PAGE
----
You've created a chart but later decide a different chart type would be more effective. You'd like to change the chart type without having to re-create the chart from scratch.
Select your chart and right-click on it with the mouse. On the pop-up menu that appears, select Chart Type to open the Chart Type dialog box, which is the same as that used during step 1 of the Chart Wizard (see Figure 4-2). Select the new chart type and sub-type and press the OK button when you're done.
As a simple example, reconsider the data used in the example for Recipe 4.1. The force data is a function of heading in degrees from 0 to 360. In the previous example, we used an XY chart type that showed the data series as a function of heading angles along the x-axis. A better way to view this data would be to plot the force data radially as a function of heading in a polar plot fashion. In Excel this type of chart is called a Radar chart.
Figure 4-18 shows what the data from Figure 4-1 looks like as a Radar chart.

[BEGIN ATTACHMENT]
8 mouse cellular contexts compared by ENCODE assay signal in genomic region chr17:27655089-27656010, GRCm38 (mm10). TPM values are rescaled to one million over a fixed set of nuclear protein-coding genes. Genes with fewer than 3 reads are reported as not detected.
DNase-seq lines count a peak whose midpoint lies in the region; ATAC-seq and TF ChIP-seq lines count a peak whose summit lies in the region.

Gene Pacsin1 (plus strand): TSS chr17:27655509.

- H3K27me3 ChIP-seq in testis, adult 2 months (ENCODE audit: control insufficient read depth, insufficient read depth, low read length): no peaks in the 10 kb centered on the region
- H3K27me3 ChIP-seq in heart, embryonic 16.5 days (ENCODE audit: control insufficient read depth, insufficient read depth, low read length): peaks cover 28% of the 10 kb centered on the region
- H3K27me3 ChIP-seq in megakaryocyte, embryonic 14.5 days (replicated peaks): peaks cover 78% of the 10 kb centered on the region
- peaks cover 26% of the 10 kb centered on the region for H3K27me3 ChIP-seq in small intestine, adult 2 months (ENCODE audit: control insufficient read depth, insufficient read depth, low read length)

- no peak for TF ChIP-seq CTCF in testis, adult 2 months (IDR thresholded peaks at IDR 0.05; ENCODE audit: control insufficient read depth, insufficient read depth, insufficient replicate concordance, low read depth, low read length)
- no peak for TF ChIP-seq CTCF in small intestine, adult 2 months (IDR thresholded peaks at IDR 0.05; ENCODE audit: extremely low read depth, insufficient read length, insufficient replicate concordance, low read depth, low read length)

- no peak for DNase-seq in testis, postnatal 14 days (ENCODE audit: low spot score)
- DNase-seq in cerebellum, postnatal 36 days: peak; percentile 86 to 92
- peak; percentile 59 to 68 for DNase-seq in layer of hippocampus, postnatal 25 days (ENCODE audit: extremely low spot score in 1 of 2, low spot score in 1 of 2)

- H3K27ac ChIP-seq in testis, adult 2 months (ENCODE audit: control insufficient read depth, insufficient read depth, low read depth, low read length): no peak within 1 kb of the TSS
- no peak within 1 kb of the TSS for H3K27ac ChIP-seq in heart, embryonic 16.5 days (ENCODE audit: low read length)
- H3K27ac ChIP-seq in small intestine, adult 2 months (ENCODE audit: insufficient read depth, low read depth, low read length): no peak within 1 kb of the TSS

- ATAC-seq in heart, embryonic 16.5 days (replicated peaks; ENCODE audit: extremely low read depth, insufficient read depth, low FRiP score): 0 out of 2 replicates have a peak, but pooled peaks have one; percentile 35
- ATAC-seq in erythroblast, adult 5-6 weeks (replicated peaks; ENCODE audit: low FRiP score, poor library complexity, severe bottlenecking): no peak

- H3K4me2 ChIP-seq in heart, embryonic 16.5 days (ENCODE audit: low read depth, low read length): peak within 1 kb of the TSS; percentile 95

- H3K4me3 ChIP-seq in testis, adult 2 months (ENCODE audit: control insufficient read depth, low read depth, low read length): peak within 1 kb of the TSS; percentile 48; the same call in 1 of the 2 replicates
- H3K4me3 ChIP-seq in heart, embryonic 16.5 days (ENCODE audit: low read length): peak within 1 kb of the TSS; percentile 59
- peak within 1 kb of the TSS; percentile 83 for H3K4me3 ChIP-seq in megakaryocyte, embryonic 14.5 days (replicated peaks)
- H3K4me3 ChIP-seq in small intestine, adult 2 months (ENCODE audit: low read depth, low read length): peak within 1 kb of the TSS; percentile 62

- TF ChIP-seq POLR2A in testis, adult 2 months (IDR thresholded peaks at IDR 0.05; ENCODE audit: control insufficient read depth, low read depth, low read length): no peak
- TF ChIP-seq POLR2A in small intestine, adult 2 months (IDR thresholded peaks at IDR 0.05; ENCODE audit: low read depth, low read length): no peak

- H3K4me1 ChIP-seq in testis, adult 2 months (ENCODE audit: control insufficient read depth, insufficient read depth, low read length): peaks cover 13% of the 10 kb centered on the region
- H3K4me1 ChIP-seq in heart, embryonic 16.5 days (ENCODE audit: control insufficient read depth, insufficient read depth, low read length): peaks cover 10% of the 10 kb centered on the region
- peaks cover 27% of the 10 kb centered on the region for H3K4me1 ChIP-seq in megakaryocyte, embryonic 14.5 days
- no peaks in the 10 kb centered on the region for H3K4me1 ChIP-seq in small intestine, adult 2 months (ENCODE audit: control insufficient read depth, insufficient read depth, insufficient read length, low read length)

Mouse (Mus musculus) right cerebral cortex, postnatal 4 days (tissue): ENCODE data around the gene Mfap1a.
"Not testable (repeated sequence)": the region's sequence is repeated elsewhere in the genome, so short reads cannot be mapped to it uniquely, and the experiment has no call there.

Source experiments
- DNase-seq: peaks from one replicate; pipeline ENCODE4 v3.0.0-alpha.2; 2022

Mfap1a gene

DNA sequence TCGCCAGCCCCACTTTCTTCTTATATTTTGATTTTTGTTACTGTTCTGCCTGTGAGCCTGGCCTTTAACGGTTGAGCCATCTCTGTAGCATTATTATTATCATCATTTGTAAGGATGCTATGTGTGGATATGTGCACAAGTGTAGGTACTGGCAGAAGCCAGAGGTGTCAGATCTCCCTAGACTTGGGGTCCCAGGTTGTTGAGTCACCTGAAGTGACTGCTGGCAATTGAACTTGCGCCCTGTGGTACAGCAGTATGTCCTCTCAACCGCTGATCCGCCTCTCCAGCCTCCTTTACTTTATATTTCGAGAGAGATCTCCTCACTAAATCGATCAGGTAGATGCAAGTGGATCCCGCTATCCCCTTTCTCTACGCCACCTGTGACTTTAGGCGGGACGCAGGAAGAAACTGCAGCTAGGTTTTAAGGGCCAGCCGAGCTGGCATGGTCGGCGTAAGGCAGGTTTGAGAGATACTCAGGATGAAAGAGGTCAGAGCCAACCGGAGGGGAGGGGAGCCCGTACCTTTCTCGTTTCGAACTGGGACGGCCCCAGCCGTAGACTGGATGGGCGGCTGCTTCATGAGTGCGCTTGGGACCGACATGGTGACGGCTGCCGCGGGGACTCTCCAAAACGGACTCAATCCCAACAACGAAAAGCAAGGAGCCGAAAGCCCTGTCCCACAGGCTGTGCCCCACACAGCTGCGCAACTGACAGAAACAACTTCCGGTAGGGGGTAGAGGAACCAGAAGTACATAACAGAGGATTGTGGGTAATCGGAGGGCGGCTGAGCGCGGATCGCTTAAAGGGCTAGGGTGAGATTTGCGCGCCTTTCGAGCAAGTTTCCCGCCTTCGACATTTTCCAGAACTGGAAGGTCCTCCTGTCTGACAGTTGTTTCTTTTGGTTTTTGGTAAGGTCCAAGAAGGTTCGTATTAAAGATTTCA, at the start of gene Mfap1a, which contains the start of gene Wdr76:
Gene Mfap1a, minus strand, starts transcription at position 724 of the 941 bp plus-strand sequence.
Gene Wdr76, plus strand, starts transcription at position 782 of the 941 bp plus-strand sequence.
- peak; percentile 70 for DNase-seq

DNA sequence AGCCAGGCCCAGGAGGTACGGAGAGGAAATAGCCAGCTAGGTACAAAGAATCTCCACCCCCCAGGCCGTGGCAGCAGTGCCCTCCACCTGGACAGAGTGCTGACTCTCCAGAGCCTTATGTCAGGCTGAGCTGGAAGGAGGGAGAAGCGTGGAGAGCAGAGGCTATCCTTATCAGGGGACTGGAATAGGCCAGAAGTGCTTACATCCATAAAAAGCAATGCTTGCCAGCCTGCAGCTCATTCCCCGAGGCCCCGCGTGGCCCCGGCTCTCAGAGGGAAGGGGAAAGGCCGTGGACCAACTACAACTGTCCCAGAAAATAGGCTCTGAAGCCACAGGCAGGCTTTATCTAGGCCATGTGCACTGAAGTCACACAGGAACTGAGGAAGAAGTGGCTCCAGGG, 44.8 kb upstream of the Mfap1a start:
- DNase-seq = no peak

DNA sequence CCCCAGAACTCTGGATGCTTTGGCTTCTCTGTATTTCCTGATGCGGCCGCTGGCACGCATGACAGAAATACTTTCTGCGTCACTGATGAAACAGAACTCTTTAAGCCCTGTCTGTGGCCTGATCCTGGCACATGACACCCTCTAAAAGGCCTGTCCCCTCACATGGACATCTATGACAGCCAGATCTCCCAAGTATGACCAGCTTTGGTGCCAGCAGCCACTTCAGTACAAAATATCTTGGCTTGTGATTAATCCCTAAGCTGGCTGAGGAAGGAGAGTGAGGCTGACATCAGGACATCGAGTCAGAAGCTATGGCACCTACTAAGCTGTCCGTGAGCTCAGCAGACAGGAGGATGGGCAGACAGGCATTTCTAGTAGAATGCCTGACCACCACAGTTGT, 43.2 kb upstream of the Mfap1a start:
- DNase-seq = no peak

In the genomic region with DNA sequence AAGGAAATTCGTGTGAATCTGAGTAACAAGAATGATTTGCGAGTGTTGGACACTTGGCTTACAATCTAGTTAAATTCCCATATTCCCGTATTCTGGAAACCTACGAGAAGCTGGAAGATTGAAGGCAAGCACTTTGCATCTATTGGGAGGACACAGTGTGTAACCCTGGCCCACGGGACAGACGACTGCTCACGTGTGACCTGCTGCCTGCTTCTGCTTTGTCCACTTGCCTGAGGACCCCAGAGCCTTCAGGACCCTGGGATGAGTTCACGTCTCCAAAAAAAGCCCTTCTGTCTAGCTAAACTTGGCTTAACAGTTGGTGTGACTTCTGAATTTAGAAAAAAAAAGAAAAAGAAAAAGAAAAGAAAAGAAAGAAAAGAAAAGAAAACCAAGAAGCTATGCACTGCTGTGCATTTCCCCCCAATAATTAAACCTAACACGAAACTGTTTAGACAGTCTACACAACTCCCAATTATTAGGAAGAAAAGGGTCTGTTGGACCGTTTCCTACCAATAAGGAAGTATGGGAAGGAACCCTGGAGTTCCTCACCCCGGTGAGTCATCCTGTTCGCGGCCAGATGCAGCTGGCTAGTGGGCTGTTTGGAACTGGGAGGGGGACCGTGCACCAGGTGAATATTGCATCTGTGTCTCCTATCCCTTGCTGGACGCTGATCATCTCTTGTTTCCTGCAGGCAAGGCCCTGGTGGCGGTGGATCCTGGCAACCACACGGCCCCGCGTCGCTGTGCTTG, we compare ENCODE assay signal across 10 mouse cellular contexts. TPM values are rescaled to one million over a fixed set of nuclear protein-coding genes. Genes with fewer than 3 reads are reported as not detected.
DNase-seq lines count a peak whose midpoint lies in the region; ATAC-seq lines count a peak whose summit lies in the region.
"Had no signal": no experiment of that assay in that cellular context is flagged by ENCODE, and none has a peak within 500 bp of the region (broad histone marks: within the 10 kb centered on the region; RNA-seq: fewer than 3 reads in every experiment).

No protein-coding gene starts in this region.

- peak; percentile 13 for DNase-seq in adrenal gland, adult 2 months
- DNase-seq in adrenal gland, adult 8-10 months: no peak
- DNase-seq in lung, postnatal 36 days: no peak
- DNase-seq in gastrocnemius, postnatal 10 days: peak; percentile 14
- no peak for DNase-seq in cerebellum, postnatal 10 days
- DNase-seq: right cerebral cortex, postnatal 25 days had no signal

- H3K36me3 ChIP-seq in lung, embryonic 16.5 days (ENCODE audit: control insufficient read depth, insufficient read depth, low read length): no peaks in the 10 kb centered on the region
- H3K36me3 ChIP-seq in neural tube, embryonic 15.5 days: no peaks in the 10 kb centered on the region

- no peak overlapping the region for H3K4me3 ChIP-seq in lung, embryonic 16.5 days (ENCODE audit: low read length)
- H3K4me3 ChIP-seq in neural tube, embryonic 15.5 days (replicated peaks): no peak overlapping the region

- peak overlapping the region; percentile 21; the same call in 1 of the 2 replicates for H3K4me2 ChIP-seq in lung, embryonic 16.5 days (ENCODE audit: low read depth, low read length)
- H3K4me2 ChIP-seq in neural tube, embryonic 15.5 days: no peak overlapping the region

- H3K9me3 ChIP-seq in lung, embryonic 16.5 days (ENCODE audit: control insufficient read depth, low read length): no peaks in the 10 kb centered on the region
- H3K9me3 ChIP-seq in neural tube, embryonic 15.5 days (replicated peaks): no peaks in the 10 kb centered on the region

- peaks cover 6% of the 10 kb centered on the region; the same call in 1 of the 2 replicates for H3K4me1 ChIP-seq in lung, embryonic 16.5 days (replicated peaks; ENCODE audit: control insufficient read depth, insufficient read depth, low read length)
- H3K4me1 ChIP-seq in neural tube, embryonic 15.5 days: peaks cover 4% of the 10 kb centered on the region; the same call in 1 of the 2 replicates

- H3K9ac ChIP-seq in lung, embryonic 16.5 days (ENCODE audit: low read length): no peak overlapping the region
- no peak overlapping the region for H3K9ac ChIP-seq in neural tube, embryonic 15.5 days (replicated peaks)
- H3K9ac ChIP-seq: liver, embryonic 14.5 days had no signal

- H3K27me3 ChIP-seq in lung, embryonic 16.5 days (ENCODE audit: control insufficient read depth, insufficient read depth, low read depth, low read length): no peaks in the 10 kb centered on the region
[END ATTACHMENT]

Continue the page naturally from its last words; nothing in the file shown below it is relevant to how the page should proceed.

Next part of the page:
I should mention that Radar charts require the x-axis data to be evenly spaced. The heading data for this example is the x-axis data, but for this Radar chart the heading data is merely used for labeling the chart; it does not govern the structure of the polar axis. The spacing of radial gridlines on Radar charts is always uniform. The number of radial gridlines will equal the number of data points in the series being plotted.
Figure 4-19 shows the Source Data dialog box for this example. To access this dialog box, select the chart and right-click to display a pop-up menu. Select Source Data from the pop-up menu.
The cell range in the Values field is the range of cells containing the y-data to be plotted, the force data in this example. The heading data happens to be uniform and ranges from 0 to 360 degrees. These facts make the chart appear as you would expect. To force the chart to display the heading angles on the radial axis, you have to supply the cell range containing the heading data in the "Category (X) axis labels" field. Since we converted this chart from an XY chart, Excel filled in the label field automatically.
Figure 4-18. Radar chart
You'll notice that this chart looks a little fancier than some of the other examples discussed earlier. All I did was format the chart a little differently by including a background image as the fill pattern for the chart itself, and by tweaking the title and grid line colors using their format options. See Recipe 4.3 for more information.
Figure 4-19. Source Data dialog box
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